Thursday, January 9, 2014

The color of an extinct critter

Artist's depiction of a leatherback turtle (top), an ichthyosaur
(middle), and a mosasaur (bottom).
Credit: Stefan Sølberg.  Image source.
In any artist's illustration of an extinct creature, a great deal of interpretation and outright creativity is used to assemble an entire organism from bones.  Soft tissues are typically not preserved, so muscle mass, skin texture and color, and extra fleshy features (like a turkey's gobbler or an elephant's trunk) are left to the whim of the artist.  However, on rare occasions some of the softer organs are preserved, allowing a glimpse of previously unknown characteristics of extinct animals, such as the "head comb" of the Edmontosaurus discovered late last year.  Fossilized skin has revealed the texture of several dinosaurs and marine reptiles, but the process of fossilization removes the color from the skin.

Nevertheless, a group of scientists have claimed to have figured out the approximate shade of some extinct marine reptiles.  Their report, published online yesterday by Nature, reveals that they analyzed fossilized melanin within the cells of fossilized skin.  Melanin is an organic chemical that produces color in most organisms, including humans.  More specifically, eumelanin, the brown/black pigment, was found by the scientists in high concentrations in the analyzed fossilized skins, implying a very dark coloration.  The study involved the fossilized skin of three animals: a leatherback turtle (a large marine turtle that is still around today), an ichthyosaur (an extinct and vaguely dolphin-like marine reptile), and a mosasaur (a large extinct marine lizard).  The preserved melanin indicates that all three had dark coloration on at least a portion of their bodies.

Though it is not explicitly stated, there seems to be an implication that the mosasaur and turtle were countershaded; that is, they had dark backs and light bellies, as pictured in the image above.  This would be consistent with many modern marine creatures, including whales and modern leatherback turtles.  The dark back is useful for basking in the sun near the surface while reflecting harmful UV radiation.  Additionally, when seen from above, a dark back is difficult to distinguish from the dark depths of the ocean, while a white belly is less noticeable when viewed against the bright sunlight at the surface.  This marine camouflage scheme is useful for both predators and prey.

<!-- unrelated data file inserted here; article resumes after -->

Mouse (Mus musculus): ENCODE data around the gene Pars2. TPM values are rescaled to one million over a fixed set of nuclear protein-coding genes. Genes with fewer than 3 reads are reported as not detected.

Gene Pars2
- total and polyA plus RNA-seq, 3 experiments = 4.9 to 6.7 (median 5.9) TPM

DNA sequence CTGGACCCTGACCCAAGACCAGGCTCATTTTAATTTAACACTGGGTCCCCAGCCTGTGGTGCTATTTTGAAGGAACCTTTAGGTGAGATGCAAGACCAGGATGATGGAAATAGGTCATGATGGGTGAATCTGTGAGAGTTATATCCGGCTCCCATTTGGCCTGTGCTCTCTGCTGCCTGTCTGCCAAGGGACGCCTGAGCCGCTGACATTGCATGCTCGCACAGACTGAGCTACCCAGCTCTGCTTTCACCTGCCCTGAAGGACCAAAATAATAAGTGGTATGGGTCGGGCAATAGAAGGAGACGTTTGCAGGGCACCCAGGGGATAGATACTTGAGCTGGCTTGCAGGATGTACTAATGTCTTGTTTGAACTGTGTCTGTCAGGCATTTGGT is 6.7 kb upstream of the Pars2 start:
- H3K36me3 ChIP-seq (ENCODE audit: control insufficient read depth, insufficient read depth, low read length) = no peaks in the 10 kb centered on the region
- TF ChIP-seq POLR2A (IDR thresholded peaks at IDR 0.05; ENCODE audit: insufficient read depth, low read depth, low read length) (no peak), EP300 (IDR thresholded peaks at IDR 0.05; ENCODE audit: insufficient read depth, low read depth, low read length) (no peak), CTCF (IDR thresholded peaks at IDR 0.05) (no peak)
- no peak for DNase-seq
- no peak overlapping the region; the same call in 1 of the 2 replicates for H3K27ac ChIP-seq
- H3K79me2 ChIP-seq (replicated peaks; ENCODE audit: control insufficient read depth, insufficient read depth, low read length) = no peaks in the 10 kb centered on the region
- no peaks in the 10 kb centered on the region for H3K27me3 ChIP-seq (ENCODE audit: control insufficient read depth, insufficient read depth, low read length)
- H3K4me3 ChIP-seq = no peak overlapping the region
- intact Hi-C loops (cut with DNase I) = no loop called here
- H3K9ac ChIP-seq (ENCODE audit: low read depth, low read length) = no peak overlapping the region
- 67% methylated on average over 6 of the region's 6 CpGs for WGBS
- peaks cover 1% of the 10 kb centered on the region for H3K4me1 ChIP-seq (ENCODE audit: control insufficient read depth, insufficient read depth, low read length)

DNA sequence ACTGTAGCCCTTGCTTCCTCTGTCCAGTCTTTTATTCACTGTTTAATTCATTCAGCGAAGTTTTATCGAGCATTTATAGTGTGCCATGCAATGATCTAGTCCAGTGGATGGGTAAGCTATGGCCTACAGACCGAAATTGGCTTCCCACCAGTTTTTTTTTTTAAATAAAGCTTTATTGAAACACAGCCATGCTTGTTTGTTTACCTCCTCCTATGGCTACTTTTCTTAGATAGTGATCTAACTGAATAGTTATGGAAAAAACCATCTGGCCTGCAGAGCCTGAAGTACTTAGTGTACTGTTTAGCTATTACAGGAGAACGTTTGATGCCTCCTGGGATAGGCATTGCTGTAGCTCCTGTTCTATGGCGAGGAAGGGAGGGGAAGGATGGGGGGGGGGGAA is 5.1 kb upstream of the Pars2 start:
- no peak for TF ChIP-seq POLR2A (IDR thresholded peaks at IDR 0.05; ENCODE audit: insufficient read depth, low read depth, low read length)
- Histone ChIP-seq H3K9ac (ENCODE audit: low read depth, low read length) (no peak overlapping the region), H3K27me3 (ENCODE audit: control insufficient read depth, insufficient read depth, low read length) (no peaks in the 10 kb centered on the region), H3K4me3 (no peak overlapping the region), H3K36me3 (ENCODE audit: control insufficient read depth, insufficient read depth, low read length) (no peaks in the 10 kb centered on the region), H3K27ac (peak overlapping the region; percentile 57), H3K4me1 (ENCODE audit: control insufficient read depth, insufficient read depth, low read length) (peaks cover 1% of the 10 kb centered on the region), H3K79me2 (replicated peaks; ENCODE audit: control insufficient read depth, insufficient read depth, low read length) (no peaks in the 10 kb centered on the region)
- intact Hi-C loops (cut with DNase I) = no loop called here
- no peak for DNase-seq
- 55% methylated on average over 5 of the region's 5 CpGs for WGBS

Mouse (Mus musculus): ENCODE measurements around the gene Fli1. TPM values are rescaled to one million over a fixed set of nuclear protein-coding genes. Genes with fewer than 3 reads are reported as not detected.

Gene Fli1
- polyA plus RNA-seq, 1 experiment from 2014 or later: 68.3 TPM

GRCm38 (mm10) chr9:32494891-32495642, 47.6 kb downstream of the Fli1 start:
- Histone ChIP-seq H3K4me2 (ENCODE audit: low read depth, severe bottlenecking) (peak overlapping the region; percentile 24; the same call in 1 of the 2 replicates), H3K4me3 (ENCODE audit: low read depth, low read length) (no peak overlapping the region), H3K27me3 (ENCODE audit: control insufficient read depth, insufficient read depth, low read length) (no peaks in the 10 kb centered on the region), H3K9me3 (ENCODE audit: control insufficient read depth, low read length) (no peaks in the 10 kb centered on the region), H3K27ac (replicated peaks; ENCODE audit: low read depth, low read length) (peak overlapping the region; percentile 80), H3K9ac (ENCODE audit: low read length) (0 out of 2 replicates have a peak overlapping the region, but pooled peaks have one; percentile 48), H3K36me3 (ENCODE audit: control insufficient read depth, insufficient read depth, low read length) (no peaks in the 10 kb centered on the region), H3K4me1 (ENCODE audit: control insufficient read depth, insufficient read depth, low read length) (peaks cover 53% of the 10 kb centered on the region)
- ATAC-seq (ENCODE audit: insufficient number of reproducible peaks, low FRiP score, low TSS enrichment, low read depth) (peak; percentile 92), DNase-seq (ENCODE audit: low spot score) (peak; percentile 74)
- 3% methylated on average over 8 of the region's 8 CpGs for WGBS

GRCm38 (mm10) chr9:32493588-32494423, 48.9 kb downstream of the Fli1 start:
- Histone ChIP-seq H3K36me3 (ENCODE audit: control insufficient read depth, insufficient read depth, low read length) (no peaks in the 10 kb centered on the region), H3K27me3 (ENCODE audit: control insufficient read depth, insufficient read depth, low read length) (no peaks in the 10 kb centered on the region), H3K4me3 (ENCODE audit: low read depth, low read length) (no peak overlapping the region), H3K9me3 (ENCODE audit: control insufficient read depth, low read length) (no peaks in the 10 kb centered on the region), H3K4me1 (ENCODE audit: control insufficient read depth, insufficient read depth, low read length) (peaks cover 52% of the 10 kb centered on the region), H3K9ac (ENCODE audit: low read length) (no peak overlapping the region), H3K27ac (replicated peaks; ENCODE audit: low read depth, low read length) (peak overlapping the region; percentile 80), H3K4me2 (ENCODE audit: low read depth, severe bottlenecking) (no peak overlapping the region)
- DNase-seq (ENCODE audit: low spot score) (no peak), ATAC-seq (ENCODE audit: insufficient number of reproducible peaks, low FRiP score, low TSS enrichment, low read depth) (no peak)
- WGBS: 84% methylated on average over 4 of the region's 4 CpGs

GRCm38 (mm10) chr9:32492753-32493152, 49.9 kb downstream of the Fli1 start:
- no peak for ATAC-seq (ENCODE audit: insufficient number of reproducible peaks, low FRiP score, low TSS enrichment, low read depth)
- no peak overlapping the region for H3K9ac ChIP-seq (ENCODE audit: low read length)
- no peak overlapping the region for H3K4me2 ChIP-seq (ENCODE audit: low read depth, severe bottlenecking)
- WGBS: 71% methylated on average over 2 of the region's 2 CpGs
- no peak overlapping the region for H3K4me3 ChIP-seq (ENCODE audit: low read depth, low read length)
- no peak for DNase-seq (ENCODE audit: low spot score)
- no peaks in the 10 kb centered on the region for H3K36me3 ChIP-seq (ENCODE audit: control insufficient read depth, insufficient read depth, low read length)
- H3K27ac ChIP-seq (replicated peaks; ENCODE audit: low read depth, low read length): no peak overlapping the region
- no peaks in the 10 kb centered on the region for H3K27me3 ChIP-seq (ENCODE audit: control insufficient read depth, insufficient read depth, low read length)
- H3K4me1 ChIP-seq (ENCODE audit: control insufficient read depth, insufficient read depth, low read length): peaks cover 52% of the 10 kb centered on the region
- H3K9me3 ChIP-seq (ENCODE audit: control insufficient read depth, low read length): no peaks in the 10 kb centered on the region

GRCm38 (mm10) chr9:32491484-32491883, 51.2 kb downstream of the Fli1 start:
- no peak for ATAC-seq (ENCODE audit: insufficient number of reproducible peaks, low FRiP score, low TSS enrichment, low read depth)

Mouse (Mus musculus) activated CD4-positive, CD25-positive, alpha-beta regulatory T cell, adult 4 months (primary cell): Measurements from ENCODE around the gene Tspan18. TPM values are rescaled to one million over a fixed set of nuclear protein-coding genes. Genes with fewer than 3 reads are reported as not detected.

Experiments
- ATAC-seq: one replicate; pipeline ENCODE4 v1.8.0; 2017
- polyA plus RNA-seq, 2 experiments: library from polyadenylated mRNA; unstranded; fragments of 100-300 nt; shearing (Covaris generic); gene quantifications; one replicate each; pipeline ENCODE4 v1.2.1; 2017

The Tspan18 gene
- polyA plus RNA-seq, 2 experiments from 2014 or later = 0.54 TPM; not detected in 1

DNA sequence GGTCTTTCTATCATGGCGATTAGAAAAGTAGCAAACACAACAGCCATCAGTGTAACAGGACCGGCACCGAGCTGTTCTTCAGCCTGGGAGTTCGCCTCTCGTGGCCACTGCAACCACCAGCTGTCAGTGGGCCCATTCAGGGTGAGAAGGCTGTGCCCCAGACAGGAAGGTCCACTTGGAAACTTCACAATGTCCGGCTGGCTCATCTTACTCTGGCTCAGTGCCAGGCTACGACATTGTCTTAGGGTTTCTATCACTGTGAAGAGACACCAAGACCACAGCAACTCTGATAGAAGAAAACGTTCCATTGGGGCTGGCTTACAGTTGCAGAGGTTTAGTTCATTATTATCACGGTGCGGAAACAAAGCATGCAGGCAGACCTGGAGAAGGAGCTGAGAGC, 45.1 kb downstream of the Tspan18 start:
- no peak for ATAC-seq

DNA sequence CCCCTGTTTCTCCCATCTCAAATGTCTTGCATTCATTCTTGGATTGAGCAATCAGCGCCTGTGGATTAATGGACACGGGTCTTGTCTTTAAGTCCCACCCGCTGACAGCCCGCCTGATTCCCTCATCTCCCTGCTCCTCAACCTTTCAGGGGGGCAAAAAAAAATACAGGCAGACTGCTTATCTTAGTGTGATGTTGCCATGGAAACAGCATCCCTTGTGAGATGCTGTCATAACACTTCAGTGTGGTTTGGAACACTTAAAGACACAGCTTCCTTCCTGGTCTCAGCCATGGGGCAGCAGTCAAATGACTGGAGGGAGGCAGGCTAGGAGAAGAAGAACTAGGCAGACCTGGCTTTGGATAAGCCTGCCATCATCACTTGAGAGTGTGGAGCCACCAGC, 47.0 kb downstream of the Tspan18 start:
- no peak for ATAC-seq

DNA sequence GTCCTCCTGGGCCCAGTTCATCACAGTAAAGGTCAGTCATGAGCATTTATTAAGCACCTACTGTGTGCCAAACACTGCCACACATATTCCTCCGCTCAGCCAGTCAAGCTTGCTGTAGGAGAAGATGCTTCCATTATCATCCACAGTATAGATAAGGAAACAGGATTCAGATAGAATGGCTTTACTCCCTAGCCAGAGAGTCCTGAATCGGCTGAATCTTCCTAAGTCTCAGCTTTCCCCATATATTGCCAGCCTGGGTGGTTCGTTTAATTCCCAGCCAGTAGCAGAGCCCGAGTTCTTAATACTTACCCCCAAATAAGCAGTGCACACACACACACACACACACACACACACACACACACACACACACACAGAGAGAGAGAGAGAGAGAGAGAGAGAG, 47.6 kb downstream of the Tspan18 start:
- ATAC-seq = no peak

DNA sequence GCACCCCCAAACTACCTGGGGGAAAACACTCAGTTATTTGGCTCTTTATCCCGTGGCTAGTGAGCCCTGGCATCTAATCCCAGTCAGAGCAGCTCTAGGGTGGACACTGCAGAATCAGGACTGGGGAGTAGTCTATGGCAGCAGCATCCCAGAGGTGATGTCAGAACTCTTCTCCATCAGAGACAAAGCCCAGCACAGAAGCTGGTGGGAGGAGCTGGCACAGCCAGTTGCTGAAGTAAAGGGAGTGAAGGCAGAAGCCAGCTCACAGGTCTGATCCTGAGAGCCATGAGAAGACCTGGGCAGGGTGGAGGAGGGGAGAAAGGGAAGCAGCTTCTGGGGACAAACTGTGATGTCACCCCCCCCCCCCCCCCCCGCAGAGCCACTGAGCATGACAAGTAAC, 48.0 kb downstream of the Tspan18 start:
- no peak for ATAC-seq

The ichthyosaur, on the other hand, apparently had dark coloring all over its body.  The authors liken this to the sperm whale, which spends much of its time in very deep waters, where any light coloring would make it more noticeable to both predators and prey.  It is inferred, then, in combination with their very large eyes, that ichthyosaurs were likewise deep divers.

Although there is some amount of interpretation involved with this study, the science is quite sound here.  The preserved melanin was identified by its chemistry rather than by the wishes of the scientists.  The effect of the melanin on the animal is observed in modern creatures, and there is no reason to think it might differ for extinct ones.  So, while the color was not directly observed, it is supported by observations and logic.  This study was dominated by operational and observational science, rather than interpretive origins science, so I commend the authors on their methods.  Studies like these demonstrate that paleontology need not rely on assumptions and interpretations to be scientific.  The science shows that melanin is abundant in the remains of these animals, which then allows for the unscientific (but likely and logical) interpretation that these animals were darkly colored for purposes similar to modern analogues.  The objective of science is to gather data currently available, which can then be used to build a picture of the past based on a framework outside of a scientific context.  Once science attempts to extend into the realm of interpretation, misinformation will readily join in.

3 comments:

  1. I would just like to say that I enjoy your blog posts and appreciate your work. Thank you.

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    1. I'm glad you like it! Feel free to share with anyone else who might appreciate it!

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